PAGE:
By Staff Writer
The case of a Year 2 student at the Red Bay Primary School testing positive for COVID-19 was the focal point of a specially-called press conference on Friday.
The student was one of six new confirmed cases of COVID-19 reported from a batch of 255 tests bringing the number of confirmed cases in Cayman to 220.
Hon. Premier Alden McLaughlin described it as “a very concerning situation” but said any decision regarding whether the school will go into any form of lockdown will depend on the outcome of the testing, tracking and tracing which is being carried out by Public Health Cayman.
Those results were expected later on Friday or by Saturday.
Giving an update on individual case and general ongoing COVID-19 testing, Chief Medical Officer Dr John Lee reported that the student was “weakly positive” meaning that no aggressive symptoms were being displayed.
He explained that the child has “symptoms related to a respiratory illness and for this reason, we are classifying it as the case as positive.”
"One confirmatory test has been negative on the same child, so this is why I'm getting further investigations, but we are being exceedingly cautious because of the nature of where this child is, obviously at school and of the number of people," he added.
A Public Health team was dispatched to the school and had taken around 200 swab tests from students of the Year 2 group as well as others, including schoolmates, parents teachers and other staff.
The CMO reported that the parents and sibling all tested negative.
Swabs have also been taken at the National Assistance Unit(NAU) where one of the parents is employed.
Premier McLaughlin also quickly quashed rumours that the NAU was being closed because a parent of the student was employed there.
He clarified that the offices were due for previously planned deep-cleaning by the landowners in the coming week and urged persons to desist from spreading false rumours.
Mr McLaughlin, in whose constituency the school is located, said while the situation was very concerning, he hoped that the public would have been reassured by the government's and public health response.
Regarding any further decision to be taken on whether the school will be forced into lockdown he said, “If in fact, this turns out to be a false positive that would be wonderful, but we do believe we are justified in erring on the side of caution.”
He spoke about a 'year group bubble' being put in place as a precautionary step with parents of those students also being tested.
“We have been guided all along on the basis of the science that I believe in large part is responsible for the tremendous success we have seen so far,” the Premier stated.
He added: “We have not responded to public opinion or to public pressure in making decisions and the decision about what happens with respect to the school, in other words, whether it reopens of Monday or not will depend very much on the results of the testing that is underway now.”
He was however mindful of the likelihood of a different outcome, indicating that the government was preparing for all eventualities.
“God forbid if we wind up the situation where they are five or ten persons in that 200 plus 4 that are positive then we know we have a major issue on our hands and the government will respond accordingly.”
A further update is expected, possibly during the weekend, on the outcome of the ongoing investigation and testing.
“I know everyone is concerned about particularly the parents of the children and the teachers, so I'm just asking you all to try to be patient and to believe as you have that we are acting in the public interest.”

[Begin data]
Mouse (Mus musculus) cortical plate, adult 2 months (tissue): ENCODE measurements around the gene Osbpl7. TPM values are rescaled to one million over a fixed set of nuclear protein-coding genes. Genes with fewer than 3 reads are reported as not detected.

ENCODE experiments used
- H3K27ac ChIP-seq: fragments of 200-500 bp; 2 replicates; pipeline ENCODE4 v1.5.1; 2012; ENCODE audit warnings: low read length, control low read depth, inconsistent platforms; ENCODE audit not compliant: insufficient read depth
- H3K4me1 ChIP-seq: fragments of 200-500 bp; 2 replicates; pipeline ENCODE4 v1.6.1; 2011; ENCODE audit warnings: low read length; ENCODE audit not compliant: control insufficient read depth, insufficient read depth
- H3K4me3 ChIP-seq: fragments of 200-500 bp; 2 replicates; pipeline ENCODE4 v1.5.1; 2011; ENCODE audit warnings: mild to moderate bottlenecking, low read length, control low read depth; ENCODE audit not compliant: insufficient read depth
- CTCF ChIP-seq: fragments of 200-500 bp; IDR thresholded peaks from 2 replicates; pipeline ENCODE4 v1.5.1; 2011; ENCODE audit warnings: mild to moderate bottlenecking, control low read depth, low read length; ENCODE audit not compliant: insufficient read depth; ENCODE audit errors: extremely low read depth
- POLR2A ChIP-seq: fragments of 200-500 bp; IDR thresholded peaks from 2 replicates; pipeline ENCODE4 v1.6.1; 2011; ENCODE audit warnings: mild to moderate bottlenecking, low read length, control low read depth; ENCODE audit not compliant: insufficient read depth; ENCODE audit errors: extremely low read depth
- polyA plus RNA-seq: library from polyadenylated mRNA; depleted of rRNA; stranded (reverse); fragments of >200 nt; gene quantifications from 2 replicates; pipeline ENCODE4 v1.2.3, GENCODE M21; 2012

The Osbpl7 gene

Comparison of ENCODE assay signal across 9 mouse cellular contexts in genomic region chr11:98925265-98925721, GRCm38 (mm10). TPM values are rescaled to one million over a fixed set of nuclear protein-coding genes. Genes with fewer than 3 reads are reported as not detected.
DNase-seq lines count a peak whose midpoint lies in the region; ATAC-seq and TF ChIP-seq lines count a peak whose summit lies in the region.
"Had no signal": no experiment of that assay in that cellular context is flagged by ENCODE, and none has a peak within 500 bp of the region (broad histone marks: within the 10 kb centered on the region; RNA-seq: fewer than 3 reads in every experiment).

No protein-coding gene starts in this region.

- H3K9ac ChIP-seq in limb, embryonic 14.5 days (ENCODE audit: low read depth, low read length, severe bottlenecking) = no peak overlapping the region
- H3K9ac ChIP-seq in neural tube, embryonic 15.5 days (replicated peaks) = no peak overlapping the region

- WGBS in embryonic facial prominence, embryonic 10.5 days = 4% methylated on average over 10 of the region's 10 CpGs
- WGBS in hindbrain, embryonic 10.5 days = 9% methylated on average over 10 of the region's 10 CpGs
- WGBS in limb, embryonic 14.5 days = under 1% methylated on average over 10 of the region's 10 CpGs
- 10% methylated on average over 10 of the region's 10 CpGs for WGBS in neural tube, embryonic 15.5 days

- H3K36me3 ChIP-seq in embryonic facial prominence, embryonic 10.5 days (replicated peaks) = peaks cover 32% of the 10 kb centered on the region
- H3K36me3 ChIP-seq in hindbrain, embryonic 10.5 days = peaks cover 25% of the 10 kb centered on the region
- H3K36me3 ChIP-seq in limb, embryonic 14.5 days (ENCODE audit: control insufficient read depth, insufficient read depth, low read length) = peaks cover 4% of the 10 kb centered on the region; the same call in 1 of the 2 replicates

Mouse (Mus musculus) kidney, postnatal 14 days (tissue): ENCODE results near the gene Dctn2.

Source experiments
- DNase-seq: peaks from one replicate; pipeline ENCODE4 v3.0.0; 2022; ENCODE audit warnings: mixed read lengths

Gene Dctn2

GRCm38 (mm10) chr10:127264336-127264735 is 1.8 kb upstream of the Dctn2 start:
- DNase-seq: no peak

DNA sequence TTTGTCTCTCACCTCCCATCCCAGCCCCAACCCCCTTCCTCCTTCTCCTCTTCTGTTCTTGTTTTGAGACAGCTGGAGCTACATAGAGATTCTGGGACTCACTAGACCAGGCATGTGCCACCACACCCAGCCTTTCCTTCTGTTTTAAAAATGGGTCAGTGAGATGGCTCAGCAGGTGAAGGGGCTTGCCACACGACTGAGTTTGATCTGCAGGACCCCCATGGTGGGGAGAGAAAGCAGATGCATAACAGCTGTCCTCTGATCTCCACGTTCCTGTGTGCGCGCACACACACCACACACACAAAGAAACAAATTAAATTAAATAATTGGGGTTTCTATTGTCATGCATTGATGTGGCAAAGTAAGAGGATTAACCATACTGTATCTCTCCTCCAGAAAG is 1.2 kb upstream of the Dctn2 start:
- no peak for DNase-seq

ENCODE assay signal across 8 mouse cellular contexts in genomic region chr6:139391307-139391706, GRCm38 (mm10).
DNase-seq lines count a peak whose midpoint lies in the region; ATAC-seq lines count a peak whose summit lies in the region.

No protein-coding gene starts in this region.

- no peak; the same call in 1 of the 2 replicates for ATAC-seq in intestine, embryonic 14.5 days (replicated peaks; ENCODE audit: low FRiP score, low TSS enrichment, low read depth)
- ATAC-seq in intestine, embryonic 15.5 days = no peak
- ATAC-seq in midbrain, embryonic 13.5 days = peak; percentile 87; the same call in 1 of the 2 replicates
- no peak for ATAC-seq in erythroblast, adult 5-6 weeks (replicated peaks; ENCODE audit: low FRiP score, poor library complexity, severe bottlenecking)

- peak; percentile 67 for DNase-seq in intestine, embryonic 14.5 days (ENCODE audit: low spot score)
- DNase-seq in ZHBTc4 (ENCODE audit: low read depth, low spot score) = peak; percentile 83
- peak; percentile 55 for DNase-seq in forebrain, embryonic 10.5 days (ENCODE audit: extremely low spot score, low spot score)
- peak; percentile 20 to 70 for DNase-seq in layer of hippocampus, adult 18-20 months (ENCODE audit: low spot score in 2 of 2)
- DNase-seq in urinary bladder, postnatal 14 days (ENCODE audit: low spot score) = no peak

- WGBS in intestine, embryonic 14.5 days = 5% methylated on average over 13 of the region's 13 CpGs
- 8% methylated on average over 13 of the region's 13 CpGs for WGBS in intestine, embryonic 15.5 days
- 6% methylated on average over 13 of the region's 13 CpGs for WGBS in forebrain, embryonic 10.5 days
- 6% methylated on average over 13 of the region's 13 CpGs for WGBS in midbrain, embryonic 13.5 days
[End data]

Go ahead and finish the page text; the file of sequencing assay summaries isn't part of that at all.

Similar sentiments were expressed by HE Governor Martyn Roper.
“Clearly it’s a matter of concern but the government is acting out of an abundance of caution,” he said, adding that “we should all remain calm and keep this in perspective” while further test results are awaited.
He said the governments was being “surefooted, proactive and decisive in putting the health of everyone in these islands uppermost in their considerations."
The Governor said that the public should not be alarmed when cases like this pop up as the COVID-19 is a very complicate virus “and no country in the world has been able to go for a very long period without something popping up.”
He also commended Public Health Cayman for their rapid response saying “we have the ability, the capacity, we have the skills to respond to these issues, clamp down on them and isolate them."
Hon. Min of Health Dwayne Seymour said the government was praying for a speedy recovery for the student, and again referred to the various personal preventive steps for residents to take to keep the virus at bay.
In a statement issued earlier on Friday the Ministry of Education, Youth Sports, Agriculture and Lands (MEYSAL) said since the reopening of schools all year groups were placed in containment bubbles as a safety measure.
Acting Director of Education Services, Ms. Tammy Banks-DaCosta said: “We understand any concerns parents may have about their child and family at this time and would like everyone to know that we care and are proactively managing the situation with the entire school body’s health, wellness and safety as our top priority.”
The ministry said it had previously provided all parents and guardians of government schools with a bulletin in March this year that detailed what the infection control practices for the COVID-19 Coronavirus are and also explained the procedures that parents/guardians should adhere to should their child or ward display COVID-19 Coronavirus symptoms.
It urged parents “to continue to follow and adhere to these measures.”
Meanwhile, Public Health Cayman were arranging for a drive-thru testing on Saturday (October 10th).
CMO Dr John Lee said the public would not need to register in advance for this.